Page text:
Problematically banana skins respectively bananas which do not fit the criteria are used as food for animals. So these animals may receive residues of pesticides[27]. 30-40% of the harvest is fed to animals.

  • Bananas produce a lot of waste even in their cultivation and a lot of waste has its origin in places which we as customers cannot see on first sight. The best means to prevent this is the direct dialogue and the purchase of products which are as regional and as unprocessed as possible. The more regional products like fruits and vegetables are, the less waste they cause! Thus I can recommend organic bananas from the Canary Islands[28].

IV. Know-How


The study of the institute “Südwind” mentioned above proves that there are no big differences between conventional and organic farmers concerning size, weight, etc. But you can distinguish organic farmers when you look at their education: They have higher-level school leaving qualifications[29].

Organic farmers are aware of the dangers of pesticides, herbicides, fungicides, etc. whereas most of the conventional farmers don’t know enough about it[30].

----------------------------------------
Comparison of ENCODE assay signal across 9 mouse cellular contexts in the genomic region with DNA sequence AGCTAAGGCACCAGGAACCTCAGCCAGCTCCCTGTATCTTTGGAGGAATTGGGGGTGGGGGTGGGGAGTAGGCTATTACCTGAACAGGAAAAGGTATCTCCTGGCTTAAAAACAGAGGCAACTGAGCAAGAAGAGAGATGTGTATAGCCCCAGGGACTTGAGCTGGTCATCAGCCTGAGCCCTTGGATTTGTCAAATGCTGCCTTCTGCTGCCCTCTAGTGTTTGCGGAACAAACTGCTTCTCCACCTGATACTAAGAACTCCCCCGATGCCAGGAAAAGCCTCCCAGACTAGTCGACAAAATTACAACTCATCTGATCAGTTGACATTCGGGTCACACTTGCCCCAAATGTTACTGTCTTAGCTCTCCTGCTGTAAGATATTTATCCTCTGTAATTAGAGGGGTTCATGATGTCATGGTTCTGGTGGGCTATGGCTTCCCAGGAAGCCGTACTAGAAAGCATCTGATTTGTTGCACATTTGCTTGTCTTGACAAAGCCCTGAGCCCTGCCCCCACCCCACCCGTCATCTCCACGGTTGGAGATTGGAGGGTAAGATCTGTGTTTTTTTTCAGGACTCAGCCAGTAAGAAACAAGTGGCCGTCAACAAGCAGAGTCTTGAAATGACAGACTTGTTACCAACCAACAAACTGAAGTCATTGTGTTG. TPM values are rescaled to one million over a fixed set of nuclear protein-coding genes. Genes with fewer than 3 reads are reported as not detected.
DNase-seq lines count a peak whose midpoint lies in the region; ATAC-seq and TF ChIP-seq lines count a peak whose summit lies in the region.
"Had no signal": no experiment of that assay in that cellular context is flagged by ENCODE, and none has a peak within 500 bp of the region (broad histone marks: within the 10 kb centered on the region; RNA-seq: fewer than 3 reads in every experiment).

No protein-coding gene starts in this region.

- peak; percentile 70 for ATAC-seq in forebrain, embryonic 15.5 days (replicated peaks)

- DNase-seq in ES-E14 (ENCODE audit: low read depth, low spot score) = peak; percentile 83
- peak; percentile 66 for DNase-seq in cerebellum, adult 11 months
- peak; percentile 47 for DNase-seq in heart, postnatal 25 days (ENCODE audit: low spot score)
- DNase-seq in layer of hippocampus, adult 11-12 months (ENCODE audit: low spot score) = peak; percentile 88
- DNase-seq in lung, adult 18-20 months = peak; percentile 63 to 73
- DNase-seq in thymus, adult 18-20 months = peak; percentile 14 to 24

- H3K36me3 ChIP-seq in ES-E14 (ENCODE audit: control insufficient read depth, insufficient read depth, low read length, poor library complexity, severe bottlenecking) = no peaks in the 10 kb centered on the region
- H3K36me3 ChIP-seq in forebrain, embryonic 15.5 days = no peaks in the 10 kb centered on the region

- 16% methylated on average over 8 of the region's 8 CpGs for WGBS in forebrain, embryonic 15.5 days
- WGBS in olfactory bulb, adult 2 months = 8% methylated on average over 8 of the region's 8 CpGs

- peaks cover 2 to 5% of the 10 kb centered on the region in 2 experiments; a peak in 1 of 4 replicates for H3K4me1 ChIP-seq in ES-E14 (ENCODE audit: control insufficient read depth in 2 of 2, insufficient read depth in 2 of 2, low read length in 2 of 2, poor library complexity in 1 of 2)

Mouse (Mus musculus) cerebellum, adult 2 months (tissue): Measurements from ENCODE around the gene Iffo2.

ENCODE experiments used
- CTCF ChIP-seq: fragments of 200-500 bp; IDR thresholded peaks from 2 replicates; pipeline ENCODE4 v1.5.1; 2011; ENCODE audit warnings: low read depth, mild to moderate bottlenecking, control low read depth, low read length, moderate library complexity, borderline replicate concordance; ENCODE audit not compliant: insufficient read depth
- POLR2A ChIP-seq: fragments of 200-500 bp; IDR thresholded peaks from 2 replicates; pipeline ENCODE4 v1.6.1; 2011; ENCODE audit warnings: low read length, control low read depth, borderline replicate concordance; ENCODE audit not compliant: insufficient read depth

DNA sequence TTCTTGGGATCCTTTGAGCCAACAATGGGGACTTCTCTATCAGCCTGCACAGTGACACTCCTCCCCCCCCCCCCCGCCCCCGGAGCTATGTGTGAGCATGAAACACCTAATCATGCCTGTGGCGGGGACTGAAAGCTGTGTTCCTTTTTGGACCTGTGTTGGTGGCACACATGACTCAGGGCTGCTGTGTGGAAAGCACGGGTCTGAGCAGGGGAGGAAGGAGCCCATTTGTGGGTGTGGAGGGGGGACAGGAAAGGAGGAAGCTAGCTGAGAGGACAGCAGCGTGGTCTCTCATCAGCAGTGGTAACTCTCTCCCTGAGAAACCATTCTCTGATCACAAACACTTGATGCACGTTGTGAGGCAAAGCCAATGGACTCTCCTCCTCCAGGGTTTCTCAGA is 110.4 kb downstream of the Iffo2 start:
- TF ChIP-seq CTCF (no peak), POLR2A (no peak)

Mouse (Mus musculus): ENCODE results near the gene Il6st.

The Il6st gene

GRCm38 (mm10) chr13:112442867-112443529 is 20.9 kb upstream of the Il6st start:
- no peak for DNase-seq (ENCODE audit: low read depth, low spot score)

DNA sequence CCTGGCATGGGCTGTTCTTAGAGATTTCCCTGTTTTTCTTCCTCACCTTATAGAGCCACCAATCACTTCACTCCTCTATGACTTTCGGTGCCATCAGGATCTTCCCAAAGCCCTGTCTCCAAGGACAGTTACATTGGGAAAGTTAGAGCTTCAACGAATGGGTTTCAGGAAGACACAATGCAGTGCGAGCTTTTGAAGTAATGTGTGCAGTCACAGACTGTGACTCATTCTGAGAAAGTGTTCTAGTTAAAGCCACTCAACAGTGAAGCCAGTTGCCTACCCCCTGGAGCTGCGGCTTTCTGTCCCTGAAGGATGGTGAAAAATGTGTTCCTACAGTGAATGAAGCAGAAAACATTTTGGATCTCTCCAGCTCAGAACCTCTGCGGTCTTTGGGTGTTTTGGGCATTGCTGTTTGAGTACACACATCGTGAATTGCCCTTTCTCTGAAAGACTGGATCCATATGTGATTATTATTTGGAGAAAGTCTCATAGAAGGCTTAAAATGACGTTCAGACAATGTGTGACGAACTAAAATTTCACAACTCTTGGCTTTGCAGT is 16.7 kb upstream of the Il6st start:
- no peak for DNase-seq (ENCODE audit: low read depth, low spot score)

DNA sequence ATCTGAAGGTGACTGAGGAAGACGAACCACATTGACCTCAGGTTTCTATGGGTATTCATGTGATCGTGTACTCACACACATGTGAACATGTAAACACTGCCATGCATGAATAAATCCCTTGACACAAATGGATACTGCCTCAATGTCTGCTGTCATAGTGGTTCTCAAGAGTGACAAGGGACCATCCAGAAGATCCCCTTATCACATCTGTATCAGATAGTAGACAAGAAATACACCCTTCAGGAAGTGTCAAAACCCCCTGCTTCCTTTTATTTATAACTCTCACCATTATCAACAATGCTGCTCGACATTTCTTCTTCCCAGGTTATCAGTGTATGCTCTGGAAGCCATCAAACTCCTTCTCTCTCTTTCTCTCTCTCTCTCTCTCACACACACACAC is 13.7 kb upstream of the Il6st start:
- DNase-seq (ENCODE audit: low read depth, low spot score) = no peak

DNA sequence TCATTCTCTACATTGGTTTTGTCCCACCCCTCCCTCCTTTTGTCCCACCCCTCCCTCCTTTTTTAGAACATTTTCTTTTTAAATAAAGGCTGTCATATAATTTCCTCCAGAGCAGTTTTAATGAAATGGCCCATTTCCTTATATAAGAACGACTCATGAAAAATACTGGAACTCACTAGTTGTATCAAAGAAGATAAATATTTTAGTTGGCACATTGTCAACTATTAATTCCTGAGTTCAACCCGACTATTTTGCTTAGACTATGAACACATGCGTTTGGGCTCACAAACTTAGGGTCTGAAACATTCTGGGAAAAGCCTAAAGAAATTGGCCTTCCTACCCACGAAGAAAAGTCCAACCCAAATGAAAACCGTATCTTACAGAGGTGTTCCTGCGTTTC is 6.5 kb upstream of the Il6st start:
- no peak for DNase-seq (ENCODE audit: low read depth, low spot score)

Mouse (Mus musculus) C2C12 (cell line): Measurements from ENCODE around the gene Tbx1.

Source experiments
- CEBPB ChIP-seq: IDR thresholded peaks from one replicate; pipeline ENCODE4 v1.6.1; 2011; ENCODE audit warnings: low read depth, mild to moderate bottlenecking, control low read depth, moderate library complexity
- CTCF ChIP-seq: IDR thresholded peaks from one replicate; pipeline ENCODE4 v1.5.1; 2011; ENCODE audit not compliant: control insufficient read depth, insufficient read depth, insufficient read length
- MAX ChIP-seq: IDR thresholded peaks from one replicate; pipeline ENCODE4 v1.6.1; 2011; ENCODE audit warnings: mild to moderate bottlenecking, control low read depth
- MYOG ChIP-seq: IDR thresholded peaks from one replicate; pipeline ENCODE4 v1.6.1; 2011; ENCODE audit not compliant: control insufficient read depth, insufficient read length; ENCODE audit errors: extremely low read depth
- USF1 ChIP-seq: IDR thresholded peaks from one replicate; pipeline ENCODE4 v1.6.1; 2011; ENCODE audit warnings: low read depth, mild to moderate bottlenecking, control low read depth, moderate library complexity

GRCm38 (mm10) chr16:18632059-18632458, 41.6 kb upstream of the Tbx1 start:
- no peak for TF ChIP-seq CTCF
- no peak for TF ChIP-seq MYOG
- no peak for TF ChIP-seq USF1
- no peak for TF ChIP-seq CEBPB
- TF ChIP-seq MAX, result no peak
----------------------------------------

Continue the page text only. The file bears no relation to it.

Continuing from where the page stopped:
Organic farmers need this additional know-how because they have to understand how the circular systems in nature really work and how they can work with them in a meaningful way. Their work is more intense, physically and mentally, but it is much more sustainable and healthier for human beings and nature.

We as consumers shall remunerate this work with a fair price. That’s the next point.

2. What does Fair Trade mean concerning bananas?

Business as usual in developing countries: The work on banana farms is hard and poorly paid. Often workers do not sign any labor contracts, use pesticides without any protective equipment and are not allowed to organise themselves in a labor union[31].

Organic farming leads to ecological sustainability, fair trading conditions lead to social sustainability. For this purpose farmers get a price which is always above the world market niveau and it never falls below a certain benchmark. Fairtrade labelled farmers get premia to collaboratively finance projects like schools and pensions[32]. The working conditions on the plantations are improved and farmers are allowed to be a member of labor unions[33].

However, Fair Trade is not a synonyme for organic! For full-featured sustainability both, Fair Trade and organic farming are needed!

Which labels are reliable and what do they mean?


Above: A public label for “certified organic agriculture” and the official Fairtrade label are both together a reliable indicator for ecological and social sustainable produced products.